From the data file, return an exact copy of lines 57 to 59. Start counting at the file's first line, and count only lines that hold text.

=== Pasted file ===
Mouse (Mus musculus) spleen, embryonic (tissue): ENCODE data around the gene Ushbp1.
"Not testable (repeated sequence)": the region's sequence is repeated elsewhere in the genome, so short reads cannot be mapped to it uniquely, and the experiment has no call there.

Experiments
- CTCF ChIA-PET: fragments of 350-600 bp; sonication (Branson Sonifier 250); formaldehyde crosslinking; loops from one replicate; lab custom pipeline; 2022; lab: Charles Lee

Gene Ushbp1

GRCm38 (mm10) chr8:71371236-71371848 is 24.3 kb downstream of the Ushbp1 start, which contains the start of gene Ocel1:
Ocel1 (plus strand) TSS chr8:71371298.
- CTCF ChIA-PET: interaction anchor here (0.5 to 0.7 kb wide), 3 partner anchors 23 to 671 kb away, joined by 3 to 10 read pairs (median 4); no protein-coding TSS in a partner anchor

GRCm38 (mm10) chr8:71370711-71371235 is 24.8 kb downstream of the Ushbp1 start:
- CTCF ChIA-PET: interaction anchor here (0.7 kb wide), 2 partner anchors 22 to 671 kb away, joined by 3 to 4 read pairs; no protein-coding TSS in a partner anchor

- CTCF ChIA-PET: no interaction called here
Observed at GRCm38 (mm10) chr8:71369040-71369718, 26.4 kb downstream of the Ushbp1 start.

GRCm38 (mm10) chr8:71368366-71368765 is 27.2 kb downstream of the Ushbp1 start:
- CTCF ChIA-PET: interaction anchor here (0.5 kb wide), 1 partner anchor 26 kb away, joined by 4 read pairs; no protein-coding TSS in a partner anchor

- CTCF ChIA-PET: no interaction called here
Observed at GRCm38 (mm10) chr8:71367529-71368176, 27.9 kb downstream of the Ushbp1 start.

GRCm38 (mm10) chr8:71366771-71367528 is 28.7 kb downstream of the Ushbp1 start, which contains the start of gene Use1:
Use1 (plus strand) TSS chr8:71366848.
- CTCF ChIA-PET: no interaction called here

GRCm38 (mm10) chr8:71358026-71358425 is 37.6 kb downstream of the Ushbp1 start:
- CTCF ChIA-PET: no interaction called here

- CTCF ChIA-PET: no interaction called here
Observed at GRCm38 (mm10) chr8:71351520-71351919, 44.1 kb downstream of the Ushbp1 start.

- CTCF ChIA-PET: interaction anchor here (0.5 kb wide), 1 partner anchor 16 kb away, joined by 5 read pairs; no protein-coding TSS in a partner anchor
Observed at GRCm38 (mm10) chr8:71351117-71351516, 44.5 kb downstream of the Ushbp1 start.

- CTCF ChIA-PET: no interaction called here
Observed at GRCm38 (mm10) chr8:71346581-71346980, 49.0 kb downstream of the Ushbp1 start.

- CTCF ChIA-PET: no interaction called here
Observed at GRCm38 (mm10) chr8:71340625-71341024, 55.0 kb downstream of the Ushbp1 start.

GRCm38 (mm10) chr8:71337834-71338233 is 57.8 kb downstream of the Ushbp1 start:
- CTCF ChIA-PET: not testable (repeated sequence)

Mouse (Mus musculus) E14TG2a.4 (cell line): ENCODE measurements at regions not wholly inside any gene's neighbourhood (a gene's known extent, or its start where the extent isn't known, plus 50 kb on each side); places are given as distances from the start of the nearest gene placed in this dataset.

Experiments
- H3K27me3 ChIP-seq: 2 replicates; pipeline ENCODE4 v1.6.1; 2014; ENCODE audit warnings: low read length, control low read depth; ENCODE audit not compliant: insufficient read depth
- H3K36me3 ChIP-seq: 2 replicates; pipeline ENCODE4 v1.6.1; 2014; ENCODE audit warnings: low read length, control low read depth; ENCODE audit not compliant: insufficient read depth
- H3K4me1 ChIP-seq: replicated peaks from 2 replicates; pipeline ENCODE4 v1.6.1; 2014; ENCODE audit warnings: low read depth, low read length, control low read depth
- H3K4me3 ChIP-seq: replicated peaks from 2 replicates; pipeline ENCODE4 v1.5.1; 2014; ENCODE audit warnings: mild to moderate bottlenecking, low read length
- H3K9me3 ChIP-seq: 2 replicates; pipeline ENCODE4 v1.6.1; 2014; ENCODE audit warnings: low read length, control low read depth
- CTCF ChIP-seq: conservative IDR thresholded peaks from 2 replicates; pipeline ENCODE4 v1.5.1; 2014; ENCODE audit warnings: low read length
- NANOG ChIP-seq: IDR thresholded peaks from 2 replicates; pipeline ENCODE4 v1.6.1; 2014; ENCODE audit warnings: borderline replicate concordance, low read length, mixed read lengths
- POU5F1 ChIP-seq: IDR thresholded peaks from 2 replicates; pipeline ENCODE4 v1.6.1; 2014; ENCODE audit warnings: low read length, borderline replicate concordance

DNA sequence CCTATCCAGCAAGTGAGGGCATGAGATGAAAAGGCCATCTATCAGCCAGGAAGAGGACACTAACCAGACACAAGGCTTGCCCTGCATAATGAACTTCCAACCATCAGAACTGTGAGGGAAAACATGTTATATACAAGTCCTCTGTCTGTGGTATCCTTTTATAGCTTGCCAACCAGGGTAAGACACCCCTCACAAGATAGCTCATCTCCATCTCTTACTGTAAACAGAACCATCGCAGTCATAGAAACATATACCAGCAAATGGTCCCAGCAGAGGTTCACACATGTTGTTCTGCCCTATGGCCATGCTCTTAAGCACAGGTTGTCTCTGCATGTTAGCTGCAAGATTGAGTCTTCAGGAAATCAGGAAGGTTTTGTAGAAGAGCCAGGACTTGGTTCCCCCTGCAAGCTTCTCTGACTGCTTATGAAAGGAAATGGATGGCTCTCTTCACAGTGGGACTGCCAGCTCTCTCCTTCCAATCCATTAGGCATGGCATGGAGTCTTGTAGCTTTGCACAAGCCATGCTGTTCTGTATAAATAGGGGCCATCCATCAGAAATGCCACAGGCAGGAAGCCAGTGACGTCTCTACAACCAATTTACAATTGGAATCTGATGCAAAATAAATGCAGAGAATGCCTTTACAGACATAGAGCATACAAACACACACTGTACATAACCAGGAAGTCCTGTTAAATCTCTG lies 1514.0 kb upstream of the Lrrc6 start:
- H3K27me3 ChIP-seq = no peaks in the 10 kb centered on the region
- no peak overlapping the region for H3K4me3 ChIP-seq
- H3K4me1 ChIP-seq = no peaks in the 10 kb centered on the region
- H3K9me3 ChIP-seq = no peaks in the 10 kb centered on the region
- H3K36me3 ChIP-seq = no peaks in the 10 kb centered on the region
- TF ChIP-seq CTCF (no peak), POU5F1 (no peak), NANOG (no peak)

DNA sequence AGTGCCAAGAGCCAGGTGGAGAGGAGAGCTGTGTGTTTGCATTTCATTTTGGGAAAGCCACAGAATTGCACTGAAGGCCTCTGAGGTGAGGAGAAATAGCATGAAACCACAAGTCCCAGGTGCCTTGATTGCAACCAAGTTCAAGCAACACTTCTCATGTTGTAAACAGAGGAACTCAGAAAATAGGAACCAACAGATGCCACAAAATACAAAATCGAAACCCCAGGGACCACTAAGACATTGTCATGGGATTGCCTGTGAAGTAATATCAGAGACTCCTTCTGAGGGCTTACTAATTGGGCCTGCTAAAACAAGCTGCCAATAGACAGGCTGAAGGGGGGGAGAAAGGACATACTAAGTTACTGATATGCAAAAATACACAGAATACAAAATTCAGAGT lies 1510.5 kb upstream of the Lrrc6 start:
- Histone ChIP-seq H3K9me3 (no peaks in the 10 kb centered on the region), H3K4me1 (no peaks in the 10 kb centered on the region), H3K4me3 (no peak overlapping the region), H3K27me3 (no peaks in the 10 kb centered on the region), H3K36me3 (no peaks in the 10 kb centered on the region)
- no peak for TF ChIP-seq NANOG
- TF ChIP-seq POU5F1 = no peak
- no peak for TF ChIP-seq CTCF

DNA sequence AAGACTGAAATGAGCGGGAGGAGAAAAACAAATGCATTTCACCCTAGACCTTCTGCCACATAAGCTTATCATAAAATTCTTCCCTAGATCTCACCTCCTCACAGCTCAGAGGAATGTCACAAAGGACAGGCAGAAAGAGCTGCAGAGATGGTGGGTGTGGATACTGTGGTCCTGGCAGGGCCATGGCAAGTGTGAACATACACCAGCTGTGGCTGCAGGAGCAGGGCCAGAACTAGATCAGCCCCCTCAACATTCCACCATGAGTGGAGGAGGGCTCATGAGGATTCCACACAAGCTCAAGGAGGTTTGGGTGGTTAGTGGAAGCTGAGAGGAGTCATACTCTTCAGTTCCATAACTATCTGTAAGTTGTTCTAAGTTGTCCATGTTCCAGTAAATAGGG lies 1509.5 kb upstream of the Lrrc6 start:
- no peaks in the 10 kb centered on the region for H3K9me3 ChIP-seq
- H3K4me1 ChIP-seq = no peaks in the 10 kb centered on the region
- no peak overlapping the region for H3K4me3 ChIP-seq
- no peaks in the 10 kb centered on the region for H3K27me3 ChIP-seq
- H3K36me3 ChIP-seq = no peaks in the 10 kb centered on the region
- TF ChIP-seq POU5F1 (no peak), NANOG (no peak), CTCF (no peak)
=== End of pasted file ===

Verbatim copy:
- no peak overlapping the region for H3K4me3 ChIP-seq
- no peaks in the 10 kb centered on the region for H3K27me3 ChIP-seq
- H3K36me3 ChIP-seq = no peaks in the 10 kb centered on the region